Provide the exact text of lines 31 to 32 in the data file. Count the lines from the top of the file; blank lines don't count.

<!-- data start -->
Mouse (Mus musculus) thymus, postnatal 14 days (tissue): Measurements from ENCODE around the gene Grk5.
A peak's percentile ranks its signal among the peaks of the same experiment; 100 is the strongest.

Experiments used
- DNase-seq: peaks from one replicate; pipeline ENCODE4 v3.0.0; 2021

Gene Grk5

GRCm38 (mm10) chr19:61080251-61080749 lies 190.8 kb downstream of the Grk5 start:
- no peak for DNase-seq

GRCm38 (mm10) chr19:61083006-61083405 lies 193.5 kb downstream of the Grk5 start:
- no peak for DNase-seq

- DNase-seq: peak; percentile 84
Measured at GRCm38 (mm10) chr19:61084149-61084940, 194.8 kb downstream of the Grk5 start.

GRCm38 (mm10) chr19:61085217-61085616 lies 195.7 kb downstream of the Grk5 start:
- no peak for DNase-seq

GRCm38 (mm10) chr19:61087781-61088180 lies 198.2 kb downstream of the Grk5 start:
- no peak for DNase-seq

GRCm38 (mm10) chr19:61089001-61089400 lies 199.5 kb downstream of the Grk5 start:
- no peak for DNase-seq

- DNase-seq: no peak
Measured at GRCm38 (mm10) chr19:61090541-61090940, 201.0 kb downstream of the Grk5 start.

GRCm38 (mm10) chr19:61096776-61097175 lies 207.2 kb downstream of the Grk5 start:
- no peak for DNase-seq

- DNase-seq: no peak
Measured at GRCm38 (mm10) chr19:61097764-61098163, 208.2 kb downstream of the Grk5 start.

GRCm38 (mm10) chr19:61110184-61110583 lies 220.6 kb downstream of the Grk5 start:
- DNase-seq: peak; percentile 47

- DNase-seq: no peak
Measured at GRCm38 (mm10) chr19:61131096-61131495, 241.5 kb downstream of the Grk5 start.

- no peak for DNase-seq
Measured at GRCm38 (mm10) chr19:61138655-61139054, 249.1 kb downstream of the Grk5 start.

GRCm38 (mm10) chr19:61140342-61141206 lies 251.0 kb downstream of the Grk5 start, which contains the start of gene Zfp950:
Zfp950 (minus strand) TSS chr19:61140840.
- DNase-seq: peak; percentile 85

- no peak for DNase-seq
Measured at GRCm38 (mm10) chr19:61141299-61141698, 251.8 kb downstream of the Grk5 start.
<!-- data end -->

Zfp950 (minus strand) TSS chr19:61140840.
- DNase-seq: peak; percentile 85